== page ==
Friday, December 9, 2011 'How Robert Ray, Fred Onovwerosuoke and Other St. Louis Composers are Changing Classical Music'

[Fred Onovwerosuoke]

AfriClassical presents a brief excerpt from a lengthy article which provides a fascinating overview of the many cultural and regional elements which have enriched the genre to its present vibrant state, contrary to persistent stereotypes of a narrow and static genre:

Thursday, December 8, 2011 / 12:00 AM
by Gary Scott
“In St. Louis, many wonderful programs exist to make it possible for students from all backgrounds to participate in the production of classical music. Prior to his untimely death in an auto accident while on a road performance, violinist Kim Williams labored tirelessly to establish the Cameron Youth Orchestra for African-American students. Following in his footsteps, the Orchestrating Diversity program provides both year round instruction and performance opportunities for talented minority students, combining interaction with St. Louis Symphony players, music professors and other professional musicians. Providing access to solid music education, delivered by master performers, is key to perpetuating and expanding our heritage of classical music.

“St. Louisan Fred Onovwerosuoke, orginally from Nigeria, long active in musical affairs in our area, has instituted a new series of Intercultural Music Initiative concerts, which opened their current season on November 20 at the Centene Center. Mr. Onovwerosuoke has always worked to build bridges of true understanding and cooperation between cultures, and his new venture, part of African Arts, is committed to the performance of contemporary African, Hispanic and Asian works, while maintaining links with the traditional European repertoire of classical music. Future performances during the 2011-12 season will feature the Songs of Africa Ensemble—comprised of Africans and non-Africans alike-—including a program on January 29 at Maryville University featuring music from the continents of the Americas, Africa and Asia.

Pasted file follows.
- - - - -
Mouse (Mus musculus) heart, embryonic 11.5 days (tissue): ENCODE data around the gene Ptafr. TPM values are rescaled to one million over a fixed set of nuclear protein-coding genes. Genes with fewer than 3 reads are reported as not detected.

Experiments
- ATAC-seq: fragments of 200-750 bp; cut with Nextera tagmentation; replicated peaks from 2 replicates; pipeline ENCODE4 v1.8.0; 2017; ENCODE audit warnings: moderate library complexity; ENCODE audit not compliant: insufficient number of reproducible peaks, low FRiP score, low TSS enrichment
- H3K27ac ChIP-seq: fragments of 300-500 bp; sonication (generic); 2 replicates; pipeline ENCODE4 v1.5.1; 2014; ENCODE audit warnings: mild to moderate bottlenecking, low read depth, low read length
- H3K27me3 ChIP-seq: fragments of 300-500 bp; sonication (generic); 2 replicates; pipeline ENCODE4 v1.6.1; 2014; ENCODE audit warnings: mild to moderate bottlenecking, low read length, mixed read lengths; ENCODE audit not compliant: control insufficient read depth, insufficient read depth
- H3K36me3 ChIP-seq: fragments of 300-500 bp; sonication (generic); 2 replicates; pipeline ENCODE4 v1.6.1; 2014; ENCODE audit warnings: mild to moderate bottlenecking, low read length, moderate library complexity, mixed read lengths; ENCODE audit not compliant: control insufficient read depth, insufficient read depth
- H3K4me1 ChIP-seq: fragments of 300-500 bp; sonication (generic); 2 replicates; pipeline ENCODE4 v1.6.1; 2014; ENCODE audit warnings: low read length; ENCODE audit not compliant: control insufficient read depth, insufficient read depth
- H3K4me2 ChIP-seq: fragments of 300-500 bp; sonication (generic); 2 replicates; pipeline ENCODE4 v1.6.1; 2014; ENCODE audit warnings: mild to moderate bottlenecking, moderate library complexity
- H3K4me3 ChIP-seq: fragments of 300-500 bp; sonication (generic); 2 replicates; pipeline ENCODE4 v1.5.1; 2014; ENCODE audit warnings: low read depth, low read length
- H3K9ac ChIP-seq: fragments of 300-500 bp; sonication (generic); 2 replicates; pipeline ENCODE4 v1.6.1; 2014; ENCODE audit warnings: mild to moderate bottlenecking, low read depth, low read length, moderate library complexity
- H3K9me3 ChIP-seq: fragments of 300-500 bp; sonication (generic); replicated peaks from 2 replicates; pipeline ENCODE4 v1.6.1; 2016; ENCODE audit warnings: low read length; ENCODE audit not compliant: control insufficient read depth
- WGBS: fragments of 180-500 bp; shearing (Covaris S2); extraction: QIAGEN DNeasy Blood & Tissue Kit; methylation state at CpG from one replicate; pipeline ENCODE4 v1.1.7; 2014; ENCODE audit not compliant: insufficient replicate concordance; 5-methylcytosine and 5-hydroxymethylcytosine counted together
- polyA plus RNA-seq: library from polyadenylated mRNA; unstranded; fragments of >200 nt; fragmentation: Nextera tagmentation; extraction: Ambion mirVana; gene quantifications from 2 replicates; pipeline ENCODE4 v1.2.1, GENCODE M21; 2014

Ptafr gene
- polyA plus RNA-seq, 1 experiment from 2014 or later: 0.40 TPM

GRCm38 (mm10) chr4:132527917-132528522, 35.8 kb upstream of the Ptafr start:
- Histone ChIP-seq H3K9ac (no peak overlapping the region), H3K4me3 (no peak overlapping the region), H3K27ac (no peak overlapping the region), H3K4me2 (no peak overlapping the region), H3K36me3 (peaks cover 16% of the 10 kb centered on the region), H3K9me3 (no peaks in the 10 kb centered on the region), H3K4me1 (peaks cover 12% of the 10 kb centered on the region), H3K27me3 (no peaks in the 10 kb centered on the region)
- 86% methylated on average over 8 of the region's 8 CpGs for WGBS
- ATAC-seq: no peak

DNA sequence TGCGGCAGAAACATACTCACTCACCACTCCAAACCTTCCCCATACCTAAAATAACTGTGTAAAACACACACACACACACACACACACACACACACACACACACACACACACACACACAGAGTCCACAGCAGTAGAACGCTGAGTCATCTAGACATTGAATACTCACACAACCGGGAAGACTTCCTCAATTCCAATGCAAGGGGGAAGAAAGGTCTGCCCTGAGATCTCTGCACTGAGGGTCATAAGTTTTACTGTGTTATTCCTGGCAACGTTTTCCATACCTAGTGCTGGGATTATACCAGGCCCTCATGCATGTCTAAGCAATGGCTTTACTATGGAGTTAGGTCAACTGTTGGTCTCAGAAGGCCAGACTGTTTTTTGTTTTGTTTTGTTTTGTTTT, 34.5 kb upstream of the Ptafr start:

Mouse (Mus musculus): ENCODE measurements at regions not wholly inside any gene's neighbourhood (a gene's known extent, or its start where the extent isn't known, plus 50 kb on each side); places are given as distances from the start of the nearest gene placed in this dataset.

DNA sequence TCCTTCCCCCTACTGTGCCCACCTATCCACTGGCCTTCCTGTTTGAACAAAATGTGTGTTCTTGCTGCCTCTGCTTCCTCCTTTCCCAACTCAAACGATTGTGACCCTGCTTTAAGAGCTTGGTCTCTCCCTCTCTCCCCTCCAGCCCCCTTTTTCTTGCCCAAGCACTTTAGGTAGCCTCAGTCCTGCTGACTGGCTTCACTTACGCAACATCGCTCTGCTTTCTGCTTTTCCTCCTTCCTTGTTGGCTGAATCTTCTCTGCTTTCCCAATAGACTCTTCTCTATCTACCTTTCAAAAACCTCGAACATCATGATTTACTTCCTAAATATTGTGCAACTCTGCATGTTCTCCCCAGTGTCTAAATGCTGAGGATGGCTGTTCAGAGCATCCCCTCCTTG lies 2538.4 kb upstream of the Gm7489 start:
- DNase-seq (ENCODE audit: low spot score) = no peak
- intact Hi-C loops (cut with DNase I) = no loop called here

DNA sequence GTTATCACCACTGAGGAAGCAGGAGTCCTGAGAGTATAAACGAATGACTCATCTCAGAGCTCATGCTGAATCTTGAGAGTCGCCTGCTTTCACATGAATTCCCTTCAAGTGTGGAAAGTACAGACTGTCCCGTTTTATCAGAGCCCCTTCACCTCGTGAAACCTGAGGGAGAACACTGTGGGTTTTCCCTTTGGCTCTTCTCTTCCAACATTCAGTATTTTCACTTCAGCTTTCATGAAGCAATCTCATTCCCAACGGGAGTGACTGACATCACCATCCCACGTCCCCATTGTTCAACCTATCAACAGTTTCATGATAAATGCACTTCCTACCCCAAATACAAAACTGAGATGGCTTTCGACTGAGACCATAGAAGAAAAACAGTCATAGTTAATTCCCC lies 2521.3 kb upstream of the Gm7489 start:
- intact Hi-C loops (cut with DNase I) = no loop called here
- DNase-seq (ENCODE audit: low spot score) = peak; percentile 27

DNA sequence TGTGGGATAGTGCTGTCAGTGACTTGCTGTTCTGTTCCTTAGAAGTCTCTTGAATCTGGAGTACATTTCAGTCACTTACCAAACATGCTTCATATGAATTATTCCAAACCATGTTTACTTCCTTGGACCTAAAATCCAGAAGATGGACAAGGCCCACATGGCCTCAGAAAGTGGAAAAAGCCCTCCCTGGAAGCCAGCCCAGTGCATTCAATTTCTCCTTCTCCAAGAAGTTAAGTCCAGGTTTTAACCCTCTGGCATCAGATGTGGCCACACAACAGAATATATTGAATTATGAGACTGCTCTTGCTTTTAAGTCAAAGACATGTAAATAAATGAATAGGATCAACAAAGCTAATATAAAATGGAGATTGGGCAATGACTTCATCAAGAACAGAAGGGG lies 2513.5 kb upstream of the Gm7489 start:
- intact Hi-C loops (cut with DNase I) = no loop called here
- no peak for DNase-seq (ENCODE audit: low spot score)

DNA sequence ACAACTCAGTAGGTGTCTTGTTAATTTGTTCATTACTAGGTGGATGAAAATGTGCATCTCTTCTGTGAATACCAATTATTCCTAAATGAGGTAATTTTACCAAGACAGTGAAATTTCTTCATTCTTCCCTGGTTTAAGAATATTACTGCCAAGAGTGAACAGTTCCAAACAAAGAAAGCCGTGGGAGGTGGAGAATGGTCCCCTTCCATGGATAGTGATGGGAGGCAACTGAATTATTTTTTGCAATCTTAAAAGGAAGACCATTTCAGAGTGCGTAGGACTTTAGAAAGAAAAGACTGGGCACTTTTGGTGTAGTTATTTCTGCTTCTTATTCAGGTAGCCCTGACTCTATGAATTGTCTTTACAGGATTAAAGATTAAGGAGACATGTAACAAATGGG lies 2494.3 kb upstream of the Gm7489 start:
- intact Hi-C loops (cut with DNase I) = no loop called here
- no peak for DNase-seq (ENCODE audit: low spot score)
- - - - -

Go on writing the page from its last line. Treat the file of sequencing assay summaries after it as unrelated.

“True strength arises not from tearing down foundations, but from building upon them. The European heritage of classical music represents some of humankind's finest efforts, and the work of the European composers must never be forgotten or overlooked. But the broadening of classical music, a process which began not recently, but at the very inception of serious music, is perhaps the finest tribute we can pay to those who have gone before us. Music is bigger than any of us.”

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